Ed Day, Rockland County Executive

November 4, 2022
Contact: Beth Cefalu, Director of Strategic Communications (845) 638-5645
                 Patricia Schnabel Ruppert, D.O., M.P.H., CPE, DABFM, FAAFP (845) 364-2512


NEW CITY, NY, - Rockland County Executive Ed Day and County Health Commissioner Dr. Patricia Schnabel Ruppert remind residents to set their clocks back one hour as Daylight Savings time ends at 2:00 am on Sunday, November 6th. Along with changing your clocks, this is also a good time to check your smoke detector and carbon monoxide alarm.

Make sure that smoke detectors and carbon monoxide alarms are in good working order and that they are not expired. If needed, change the batteries in these alarms when you change your clocks. Replace all smoke alarms when they are ten years old or if they don't respond when tested. All new smoke alarms should be replaced with the new 10-year sealed smoke alarm that never needs a battery replacement. To find out how old a smoke alarm is, look at the date of manufacture located on the back of the alarm; the alarm should be replaced ten years from that date. For carbon monoxide alarms, always check the manufacturer's instructions and expiration date.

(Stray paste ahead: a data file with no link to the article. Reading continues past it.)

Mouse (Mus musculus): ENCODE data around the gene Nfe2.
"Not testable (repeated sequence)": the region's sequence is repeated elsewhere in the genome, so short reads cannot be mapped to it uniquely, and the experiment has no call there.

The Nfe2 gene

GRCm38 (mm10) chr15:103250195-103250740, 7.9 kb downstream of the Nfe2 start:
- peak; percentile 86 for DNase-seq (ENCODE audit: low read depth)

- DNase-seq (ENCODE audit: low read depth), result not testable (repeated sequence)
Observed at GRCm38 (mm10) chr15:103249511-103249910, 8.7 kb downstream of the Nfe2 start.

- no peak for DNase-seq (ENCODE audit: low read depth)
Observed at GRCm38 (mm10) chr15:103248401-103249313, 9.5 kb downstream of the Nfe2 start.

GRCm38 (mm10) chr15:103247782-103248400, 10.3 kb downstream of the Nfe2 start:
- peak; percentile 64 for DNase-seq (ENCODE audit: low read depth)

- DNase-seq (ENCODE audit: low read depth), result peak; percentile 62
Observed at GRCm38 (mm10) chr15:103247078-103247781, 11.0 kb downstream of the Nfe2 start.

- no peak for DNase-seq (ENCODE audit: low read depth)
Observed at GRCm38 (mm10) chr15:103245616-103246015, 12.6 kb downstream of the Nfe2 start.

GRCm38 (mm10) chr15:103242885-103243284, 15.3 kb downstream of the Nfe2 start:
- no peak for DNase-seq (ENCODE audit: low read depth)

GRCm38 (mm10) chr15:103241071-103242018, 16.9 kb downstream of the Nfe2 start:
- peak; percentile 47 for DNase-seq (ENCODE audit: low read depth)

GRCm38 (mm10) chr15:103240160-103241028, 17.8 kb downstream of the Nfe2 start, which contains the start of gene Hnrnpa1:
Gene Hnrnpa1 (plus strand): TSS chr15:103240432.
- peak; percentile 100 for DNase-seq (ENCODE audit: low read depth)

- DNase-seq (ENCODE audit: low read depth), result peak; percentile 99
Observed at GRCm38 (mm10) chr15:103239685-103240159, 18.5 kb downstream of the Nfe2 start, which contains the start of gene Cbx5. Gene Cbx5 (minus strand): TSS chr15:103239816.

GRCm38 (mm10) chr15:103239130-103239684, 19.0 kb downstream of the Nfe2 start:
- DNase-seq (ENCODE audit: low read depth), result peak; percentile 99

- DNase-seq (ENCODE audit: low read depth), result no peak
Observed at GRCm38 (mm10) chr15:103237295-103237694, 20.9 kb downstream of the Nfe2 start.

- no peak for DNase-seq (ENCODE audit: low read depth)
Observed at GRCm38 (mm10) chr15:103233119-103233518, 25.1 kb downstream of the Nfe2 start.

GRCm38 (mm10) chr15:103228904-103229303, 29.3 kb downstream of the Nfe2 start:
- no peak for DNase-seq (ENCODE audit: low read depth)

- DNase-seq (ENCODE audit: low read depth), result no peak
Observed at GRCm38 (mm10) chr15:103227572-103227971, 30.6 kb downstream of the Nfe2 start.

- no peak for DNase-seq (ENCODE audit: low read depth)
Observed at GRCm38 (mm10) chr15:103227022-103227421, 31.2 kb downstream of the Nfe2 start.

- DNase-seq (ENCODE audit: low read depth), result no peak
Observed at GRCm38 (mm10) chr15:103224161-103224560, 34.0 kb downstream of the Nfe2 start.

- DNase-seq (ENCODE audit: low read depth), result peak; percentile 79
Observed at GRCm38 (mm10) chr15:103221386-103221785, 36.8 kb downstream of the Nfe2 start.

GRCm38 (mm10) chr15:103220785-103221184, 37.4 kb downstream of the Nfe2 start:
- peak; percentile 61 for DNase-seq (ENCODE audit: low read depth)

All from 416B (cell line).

"Installing and maintaining smoke detectors and carbon monoxide alarms in your home saves lives. Take a moment to test your alarms and replace batteries when you change your clocks this weekend," said Dr. Ruppert.

Heating and cooking devices that burn fuel can be sources of carbon monoxide and could start fires in the home. Make and practice a fire escape plan to ensure that everyone in the household knows at least two ways out of every room and to identify a meeting place outside.

"Smoke detectors should be tested at least twice a year. Test them this weekend as we change our clocks back for daylight savings time. Smoke detectors should be in each bedroom and common areas of your home on all levels, and there should be at least one carbon monoxide detector on each level of your home," said Chris Kear, Director of Fire & Emergency Services.

The Health Department's Healthy Neighborhoods Program can assist low to moderate-income residents and seniors at no charge, with battery changes and alarm replacements, as supplies last. For more information, call (845) 364 - 3290 or (845) 364 - 3292 or visit

For fact sheets, checklists, games, and other educational materials for adults and children. Visit